ORLANDO, Fla. -- Irony may be funny to the gods of Olympus, but it's a cruel lesson for us mortals. I found this out the hard way at BlackBerry Live 2013. Within minutes of arriving at my hotel I managed to misplace my lovely HTC One test unit. As a result, my backup BlackBerry Z10 was suddenly promoted to first-string smartphone duty.
Comprehending the unthinkable
I have to say that within the first hour of realizing my predicament I went through all the classic stages of withdrawal. Initially I denied it -- I mean how could this happen to me? Then I became livid, and soon after dejected and listless. Sure, I brought along the Z10 to test any new apps or software I spotted at BlackBerry's yearly shindig. To lean on the device as my sole form of mobile communication, well, that was a fearsome prospect. I'd have no Google Drive documents, Google Talk, Google Now, or the rest of Android's laundry list of Google services.
Access to many third-party applications that I use regularly would also be an issue. Netflix for watching movies and Flipboard to catch up on the latest news in style? "Sorry, pal, you're out of luck," said a smug little voice inside my head. Of course on a business trip I wouldn't have time for either activity anyway. Still, I like to have my mobile options open, not brutally ripped from me.
Taking a deep breath, I assessed the situation. Running BlackBerry 10, the Z10 is actually a well-appointed communicator, I consoled myself. The phone has apps for Twitter, Facebook, and Foursquare preloaded and supports Gmail natively. If you're like me and your company uses Google Apps for Business, please be advised. Setting up full access to contacts, calendar, and so on requires you to configure your Gmail as an exchange account. Thankfully this didn't prove to be a huge hurdle.
Now that I had most of my preferred forms of mobile messaging up and running on the Z10, I certainly felt less anxious. As a matter of fact, the BlackBerry Hub -- think of it as a unified inbox on steroids -- made missing important communiques very difficult. For example, e-mails, tweets, and Facebook messages that tend to get buried on Android devices stuck out like sore thumbs.
All work, not enough play
Enough about being productive. Sometimes you just want your smartphone to help you kick back and unwind. I typically rely on a handful of apps to relax: Amazon Kindle for reading e-books during my daily subway commute, Google Listen (no longer officially supported) for podcasts, and Netflix to gobble up movies and TV shows. I also often fire up the TuneIn Internet radio app when my tablet isn't handy.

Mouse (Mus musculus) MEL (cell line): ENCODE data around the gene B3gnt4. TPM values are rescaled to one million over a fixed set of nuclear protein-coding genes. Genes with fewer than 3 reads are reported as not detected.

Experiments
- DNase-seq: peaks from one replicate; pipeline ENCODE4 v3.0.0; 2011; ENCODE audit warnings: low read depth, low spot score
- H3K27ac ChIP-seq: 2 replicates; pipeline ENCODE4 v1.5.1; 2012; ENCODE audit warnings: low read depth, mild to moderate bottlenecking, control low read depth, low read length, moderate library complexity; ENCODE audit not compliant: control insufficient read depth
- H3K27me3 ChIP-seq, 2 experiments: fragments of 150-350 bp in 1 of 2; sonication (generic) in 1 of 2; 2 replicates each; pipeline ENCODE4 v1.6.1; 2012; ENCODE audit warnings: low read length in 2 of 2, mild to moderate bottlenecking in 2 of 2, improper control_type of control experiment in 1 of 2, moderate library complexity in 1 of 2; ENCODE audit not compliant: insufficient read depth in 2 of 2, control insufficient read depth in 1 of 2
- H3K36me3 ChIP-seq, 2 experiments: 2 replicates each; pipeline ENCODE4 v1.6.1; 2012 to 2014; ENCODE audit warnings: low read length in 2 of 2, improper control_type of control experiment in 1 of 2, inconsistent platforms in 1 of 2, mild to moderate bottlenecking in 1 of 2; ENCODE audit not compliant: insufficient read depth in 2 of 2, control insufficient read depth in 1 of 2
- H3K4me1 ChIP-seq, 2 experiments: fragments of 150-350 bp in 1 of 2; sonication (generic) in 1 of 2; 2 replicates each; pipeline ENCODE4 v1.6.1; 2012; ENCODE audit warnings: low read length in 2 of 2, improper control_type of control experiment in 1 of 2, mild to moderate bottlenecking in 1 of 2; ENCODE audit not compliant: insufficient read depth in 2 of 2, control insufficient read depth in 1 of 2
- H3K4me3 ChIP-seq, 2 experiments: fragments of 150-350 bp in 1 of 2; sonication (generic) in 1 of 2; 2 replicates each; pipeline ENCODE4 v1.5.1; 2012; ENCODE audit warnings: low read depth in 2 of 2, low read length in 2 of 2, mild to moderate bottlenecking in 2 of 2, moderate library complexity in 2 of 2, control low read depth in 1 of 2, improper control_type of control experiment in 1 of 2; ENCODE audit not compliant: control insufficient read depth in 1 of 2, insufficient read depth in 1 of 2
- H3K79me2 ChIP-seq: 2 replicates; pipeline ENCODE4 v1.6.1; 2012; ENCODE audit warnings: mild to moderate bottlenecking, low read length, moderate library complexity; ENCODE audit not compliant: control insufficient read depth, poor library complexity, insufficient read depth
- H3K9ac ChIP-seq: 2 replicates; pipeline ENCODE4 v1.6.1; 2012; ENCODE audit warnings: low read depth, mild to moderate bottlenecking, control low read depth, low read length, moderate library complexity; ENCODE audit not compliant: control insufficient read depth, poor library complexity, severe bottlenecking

Fortunately Amazon has created a version of its Kindle app for BB10, though truthfully it feels very clunky. The software connected to my library without a hitch, but flipping through pages was sluggish, even choppy. Hopefully an update soon will address the issue. As for Google Listen, well, it isn't an option on BB10, or even Android now that Google has phased it out. That said, the Nobex application for BB10 is a great alternative.
Not only does Nobex let you subscribe and download episodes of your favorite podcasts, it features a streaming radio section similar to TuneIn. You can download the TuneIn app as well since it is also available in the BlackBerry World app store. One thing I wish Nobex could do is create a running playlist of podcast episodes, something Google Listen and other Android apps do. This is handy for queuing up a long list of audio before you walk out of the door so you don't have to fiddle with your phone on crowded trains.
Sadly other popular apps such as Netflix and Instagram haven't yet made it to BlackBerry. It's an unfortunate situation, but as I learned at BlackBerry Live this week, many skilled developers and brave users have managed to port these and other apps directly from Android over to BB10. I'm not sure how the ports handle, but it remains a really compelling option until (or if) BlackBerry beefs up its software selection.
The road from here
Luckily, a hotel employee found my missing HTC One device and stowed it in the lost-and-found department for safe keeping. Believe me, that would never happen in New York. Even so, it took me almost a full three days to recover the phone. After which, and much to my surprise, I'd actually learned to live trapped in BlackBerry's world. I'm sure it didn't hurt that I was also surrounded by thousands of the BB10 faithful.
My key takeaways from this experience: the Z10 is a smoothly operating and highly functional smartphone that is particularly adept at mastering your messages, and as I expected from a BlackBerry device, the Z10's virtual keyboard is fast, accurate, and a joy to type with.
That said, the BlackBerry 10 user interface takes some getting used to. Since there are no physical buttons, you interact with the phone's apps and menus by using gestures to swipe the edges of the display. The options shift depending on what application or screen in which you happen to be. It's a little confusing at first and a few times I got stuck inside an area with no obvious way to escape or navigate back to where I had been.
I'm happy to say that the Z10 seems to have longer staying power (i.e. battery life) than the quad-core HTC One hot rod. In all honesty, though, the BlackBerry Z10 can't match the HTC One's alluring Android functionality, lovely all-metal chassis, or robust and addictive camera features. Also, the One's full HD (1,920x1,080 pixels) 4.7-inch screen puts the Z10's smaller 4.2-inch (1,280x768 pixels) display to shame. It really makes a difference when browsing through Web sites and photos.
I confess, I am tempted to keep this BlackBerry train moving since I will have to leave the HTC One behind while I travel to CTIA next week. Now if I could just port those select few Android apps to my Z10 properly, well, the world might just have a new BlackBerry convert on its hands...maybe.